- By Thomas E. RicksThomas E. Ricks covered the U.S. military from 1991 to 2008 for the Wall Street Journal and then the Washington Post. He can be reached at firstname.lastname@example.org.
Best Defense movie reviewer
Let’s cut to the chase. “Edge of Tomorrow,” Tom Cruise’s latest action vehicle, is a clever and great film. It is receiving favorable reviews (89% on Rotten Tomatoes) but is sadly dying ‘over and over again’ as a box office bomb. EoT opened with a paltry $20+ M in domestic box office for a $170 M tent pole movie. This is a shame, because it’s a great movie with a vision of war not far off from today’s reality.
Because other critics do plot summary much better than I can I’ll refer you to the other reviews – or you can just go in cold like we used to before Sneak Previews. Many reviews invoke Bill Murray’s Groundhog Day as inspiration, but it is also appropriate to reference the classic military lesson book The Defence of Duffer’s Drift. That said, if you can’t get past whirling, invading, alien bad-guys and time travel you will not enjoy the film. But you should try anyway.
The film is based off a manga novel All You Need Is Kill, by Hiroshi Sakurazaka. The fact that Hollywood mostly ignores that genre — in favor of yet another Transformers sequel or other such garbage — is another good reason to give this movie a chance. But EoT earns a viewing with its crackling energy, dark humor, and its attention to military detail.
Cruise plays against his normal type. As Major Cage he’s a coward of a public affairs officer ordered to accompany the invasion of Europe — another D-Day at Normandy. His foolish actions cost him his rank and place him exactly where he doesn’t want to be. But part of the virtue of EoT is that he learns to be a better soldier and a better person. His character has a good development arc as he moves through a sort of Kubler-Ross model of death and dying…over and over again.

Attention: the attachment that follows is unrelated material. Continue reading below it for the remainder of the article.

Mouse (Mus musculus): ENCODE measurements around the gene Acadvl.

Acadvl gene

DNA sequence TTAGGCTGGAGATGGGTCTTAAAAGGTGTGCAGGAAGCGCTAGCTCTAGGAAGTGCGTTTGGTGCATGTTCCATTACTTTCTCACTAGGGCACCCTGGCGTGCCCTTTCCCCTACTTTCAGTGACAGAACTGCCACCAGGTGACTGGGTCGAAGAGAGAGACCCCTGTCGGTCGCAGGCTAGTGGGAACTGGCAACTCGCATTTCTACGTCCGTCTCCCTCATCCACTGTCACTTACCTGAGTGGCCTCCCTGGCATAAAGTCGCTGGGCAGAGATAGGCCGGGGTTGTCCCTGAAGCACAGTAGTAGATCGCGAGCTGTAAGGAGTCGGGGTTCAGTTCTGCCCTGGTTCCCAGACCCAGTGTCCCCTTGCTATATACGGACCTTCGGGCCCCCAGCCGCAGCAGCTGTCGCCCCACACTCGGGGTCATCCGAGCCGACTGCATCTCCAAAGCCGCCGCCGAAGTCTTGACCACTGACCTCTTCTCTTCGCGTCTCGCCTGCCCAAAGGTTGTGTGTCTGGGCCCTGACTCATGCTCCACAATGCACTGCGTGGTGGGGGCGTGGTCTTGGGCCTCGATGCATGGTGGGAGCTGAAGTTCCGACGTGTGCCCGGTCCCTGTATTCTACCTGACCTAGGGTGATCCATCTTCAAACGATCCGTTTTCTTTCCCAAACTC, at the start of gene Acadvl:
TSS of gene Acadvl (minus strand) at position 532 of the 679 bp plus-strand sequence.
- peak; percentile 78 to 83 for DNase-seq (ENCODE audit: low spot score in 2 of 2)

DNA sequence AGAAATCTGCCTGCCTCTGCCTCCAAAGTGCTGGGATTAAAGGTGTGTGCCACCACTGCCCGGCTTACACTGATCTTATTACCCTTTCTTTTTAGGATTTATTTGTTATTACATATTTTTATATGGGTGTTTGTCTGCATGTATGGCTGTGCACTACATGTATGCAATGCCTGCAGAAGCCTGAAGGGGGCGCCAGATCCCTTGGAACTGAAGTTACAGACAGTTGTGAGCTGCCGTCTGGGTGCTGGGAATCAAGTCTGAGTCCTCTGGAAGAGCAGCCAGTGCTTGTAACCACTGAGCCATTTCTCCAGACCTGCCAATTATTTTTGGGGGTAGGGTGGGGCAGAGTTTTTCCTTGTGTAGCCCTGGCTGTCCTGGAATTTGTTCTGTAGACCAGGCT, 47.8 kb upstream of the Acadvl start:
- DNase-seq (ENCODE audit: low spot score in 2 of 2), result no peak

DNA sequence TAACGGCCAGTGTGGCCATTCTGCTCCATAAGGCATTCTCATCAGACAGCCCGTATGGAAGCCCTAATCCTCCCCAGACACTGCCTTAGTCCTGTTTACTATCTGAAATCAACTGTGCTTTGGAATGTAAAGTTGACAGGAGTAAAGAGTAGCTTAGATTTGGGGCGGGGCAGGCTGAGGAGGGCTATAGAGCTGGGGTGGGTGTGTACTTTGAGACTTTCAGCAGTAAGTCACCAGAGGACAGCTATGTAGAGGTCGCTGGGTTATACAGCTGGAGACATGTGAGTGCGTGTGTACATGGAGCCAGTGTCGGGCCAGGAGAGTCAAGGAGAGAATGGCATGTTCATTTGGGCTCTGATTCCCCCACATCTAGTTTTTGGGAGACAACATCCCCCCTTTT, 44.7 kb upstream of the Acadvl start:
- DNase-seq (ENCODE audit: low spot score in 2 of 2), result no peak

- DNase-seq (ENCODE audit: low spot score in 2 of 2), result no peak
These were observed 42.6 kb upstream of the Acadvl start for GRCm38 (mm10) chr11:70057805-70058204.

Some good things:
- Cage has to learn how to fight, and he does so by engaging in life-threatening (and life-ending) training. He overcomes his fears in the process of his practice.
- The military-tech is near future with “Jacket” DARPA-esque exoskeletons and overgrown Osprey-like aircraft that are just short of real. Ammo supply (though enormous) and battery life is expended and must be refilled. This actually affects the story.
- Courses of action are explored and found to be lacking, assessed then re-explored. It’s like rehearsal, AAR, execution!
- The aliens rely on deception plans. Human success relies upon unraveling those deceptions.
- The other hero of the film is a woman; she’s a stripped down, hardcore, special operator of a woman. Emily Blunt, also playing against type, is the biggest, badass female since Linda Hamilton field stripped an M4 in Terminator 2. But other than the tacked on, minor smooch scene mid-flick you wouldn’t/shouldn’t care about her gender in the least. (ESIII calm down, it’s a movie). BONUS: She mows down waves of enemy with a helicopter blade sword.
- Cage has to earn the respect of other soldiers through hard work — and precognition.
- There’s some glaring plotholes, snore-worthy exposition, and one huge MacGuffin. But it’s an alien monster movie so I’ll cut EoT some slack.
- Bill Paxton (who played a great coward himself in Aliens) is an over-the-top cliché as Kentucky-bred MSG Farrell. He has some great Drill SGT lines, but it wears thin quickly.
- The squad mates are also poorly-drawn clichés. But they are so secondary to the plot it hardly hurts.
- Tom Cruise ultimately gets a big hero finish, saves the day and scores a disappointing coda, but did you expect anything else?
Indeed, the last caution may be what is damning this superb movie to second rate status. People appear so tired of Cruise’s personal life that they are unwilling to reward him at the box office. That is a shame, because Cruise does a super job and EoT is an excellent military sci-fi film. I enjoyed it, a lot, and I wasn’t embarrassed to cheer, or kick, or fist pump at the theater…because I was, literally, THE ONLY PERSON THERE. Buy a matinee ticket if you must, or use that senior citizen discount. Go see Edge of Tomorrow, then discuss.